Regarding community, subcultures struggle to develop in Ireland, especially Dublin, which is not the case in the UK. There’s a real sense that the barista culture is bubbling away here, and hopefully Square Mile can help facilitate the development of that. How does a little branded badge sound?

What’s your role within Square Mile? Are all three of you roasting, or are you there just to look pretty?
I’m glad you mentioned my looks, as they are so central to everything I do, both in my work and social capacities. A lot of my day is spent standing around allowing others to admire me, although by others you have to take into account inanimate objects like Synessos and the odd Chemex. This commitment, and a poor olfactory system means I don’t do any roasting, and neither does James, whose reasons are even more intriguing than mine. Anette is our director of coffee, our master roaster and the person who slaps James and I when we get too goofy.


What has the competition experience been like for you? How many people competed in Ireland this year?
Do you mean just this year’s competition or my experience of them as a judge, competitor and trainer? You can’t reply because this is an e mail interview, but I’ll presume you meant all three. I know there are flaws in the competition, but if you look at it as a goal to raising coffee quality, and not a chance a platform for glorification, then I think it’s great. For me it presents a set of standards that if all the cafes in the world went by, we’d be drinking a lot more tasty coffee.

I’ve enjoyed competing, coaching and judging, and after Copenhagen, I look forward to help how I can organising them. They are stressful, expensive to compete in, but if you do compete, it will make you a better barista, without question.

What would you change about barista competitions if you could?
The scoring system. If I serve an acceptable espresso on the world stage, I’ll get a 1. What nonsense.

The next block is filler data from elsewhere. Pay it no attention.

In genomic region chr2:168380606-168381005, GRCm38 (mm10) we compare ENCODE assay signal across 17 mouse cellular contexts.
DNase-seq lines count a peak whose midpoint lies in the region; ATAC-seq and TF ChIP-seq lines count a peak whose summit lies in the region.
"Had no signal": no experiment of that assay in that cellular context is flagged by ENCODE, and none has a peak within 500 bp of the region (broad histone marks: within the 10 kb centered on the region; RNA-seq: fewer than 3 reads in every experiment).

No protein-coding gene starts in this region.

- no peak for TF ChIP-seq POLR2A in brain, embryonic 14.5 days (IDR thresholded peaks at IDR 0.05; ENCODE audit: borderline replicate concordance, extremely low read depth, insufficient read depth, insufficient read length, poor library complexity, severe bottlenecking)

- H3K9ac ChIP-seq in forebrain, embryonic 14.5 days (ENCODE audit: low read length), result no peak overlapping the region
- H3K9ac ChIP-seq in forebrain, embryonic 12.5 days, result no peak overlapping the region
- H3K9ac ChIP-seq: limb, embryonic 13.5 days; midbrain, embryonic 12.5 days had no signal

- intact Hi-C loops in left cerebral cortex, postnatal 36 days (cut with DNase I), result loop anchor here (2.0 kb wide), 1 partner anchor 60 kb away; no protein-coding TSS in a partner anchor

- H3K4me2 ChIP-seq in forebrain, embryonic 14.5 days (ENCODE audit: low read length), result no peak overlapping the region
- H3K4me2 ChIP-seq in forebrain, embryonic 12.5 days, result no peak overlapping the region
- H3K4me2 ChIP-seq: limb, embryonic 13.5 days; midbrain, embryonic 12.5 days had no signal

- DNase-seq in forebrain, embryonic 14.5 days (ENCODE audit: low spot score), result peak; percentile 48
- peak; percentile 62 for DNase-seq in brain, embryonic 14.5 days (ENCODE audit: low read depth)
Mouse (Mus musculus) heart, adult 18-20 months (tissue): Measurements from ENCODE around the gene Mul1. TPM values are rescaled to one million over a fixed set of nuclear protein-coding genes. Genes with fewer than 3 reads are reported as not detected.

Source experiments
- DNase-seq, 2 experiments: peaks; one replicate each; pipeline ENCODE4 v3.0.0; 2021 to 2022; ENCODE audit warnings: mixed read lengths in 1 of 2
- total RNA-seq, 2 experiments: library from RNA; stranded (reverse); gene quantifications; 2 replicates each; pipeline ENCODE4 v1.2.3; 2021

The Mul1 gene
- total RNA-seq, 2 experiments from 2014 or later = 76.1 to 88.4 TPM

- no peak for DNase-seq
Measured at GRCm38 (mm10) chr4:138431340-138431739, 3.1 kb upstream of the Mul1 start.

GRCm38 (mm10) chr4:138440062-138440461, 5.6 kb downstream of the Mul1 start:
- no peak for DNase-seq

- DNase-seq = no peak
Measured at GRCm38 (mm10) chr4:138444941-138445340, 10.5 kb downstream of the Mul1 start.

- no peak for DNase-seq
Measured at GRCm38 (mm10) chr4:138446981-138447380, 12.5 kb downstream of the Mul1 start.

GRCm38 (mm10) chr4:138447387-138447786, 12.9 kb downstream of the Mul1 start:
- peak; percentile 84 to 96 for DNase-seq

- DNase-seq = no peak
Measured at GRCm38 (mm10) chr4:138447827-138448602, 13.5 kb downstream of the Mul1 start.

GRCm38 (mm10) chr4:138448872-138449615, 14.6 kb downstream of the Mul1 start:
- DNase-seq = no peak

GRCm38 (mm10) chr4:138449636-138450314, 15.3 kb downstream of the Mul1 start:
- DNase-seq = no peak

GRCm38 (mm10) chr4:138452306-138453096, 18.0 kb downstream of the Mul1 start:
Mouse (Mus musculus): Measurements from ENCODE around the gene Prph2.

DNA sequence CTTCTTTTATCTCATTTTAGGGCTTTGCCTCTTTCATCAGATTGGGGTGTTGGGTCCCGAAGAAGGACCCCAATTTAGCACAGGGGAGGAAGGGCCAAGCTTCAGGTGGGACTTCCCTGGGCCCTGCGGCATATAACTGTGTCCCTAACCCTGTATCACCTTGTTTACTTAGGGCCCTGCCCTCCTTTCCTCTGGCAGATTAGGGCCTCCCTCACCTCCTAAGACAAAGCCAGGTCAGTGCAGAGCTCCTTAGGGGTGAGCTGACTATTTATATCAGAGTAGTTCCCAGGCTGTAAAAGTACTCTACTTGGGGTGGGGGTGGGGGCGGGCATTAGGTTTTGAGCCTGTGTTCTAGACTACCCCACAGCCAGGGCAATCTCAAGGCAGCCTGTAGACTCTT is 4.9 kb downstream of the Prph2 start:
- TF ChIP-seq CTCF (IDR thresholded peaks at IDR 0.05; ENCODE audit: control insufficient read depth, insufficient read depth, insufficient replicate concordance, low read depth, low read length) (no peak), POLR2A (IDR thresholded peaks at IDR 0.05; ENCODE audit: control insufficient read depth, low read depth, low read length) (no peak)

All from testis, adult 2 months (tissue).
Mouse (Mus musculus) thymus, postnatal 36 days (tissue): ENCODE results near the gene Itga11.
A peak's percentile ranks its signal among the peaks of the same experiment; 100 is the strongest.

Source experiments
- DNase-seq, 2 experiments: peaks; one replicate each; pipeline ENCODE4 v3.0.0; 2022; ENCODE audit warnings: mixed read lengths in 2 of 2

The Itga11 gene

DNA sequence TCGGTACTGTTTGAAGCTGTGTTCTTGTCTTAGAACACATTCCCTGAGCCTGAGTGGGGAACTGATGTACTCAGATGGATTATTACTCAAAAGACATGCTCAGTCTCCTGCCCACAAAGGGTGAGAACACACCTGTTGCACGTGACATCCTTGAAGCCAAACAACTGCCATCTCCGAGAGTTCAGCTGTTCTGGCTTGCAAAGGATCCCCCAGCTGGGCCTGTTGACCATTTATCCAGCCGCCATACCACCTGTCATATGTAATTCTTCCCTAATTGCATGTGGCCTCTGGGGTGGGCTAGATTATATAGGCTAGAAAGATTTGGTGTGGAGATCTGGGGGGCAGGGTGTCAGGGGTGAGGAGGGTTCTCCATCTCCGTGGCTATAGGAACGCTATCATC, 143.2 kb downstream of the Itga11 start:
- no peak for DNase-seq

What would you change about the current movement in coffee if you could? Either globally or locally?
Less egos on some people, and less humility from others, cleaner Indonesians, less chili & chocolate sig drinks, more blogs of better content, more tattoos, but never on me, and more facial and back hair. Oo, and more innovation in machinery.

Does your family understand coffee and your role in it?
No, which they’ll regret. My mother will want me to mention her; Geraldine.

It’s going to be fun to depose James, isn’t it?
Not sure if I’ll get the pleasure, but someone will, and no doubt it’ll be fun for them.

How come you’re such a cheeky bastard?
fuck off.

5 Responses to “twitchy interview no. 3: stephen morrissey”

  1. nik orosi

    You are great!!!
    im betting on you as a next world champion, or in latte or in cuoping or as a barista…
    Your humor is over the top!!!
    F… o..!!! for the last answer!!!!

    just great

  2. nik orosi

    im keep reading this over and over….monty python kind a humor…
    p1. what do you do when on vacation?
    p2. well, i play golf, read books and masturbate a lot…
    p1. hm, you did surprise me with your answer, i mean, golf is not so popular around here

  3. Twitchy » Blog Archive » twitchy interview no. 4: kyle glanville

    […] has launched him on a jet plane to Copenhagen, Denmark this week, where he’ll compete against Stephen Morrissey, who he has trained with, to depose James Hoffmann, who Stephen has trained with, as the World […]

  4. dan griffin

    i had no idea stephen was a bastard!

  5. Twitchy » Blog Archive » last night’s party dot org

    […] loyalties were with those whom we knew personally — Mike Yung, Canadian Barista Champion, and Stephen Morrissey, Irish champ now residing in I believe Manila — and we laid in supplies for the party in hopes to […]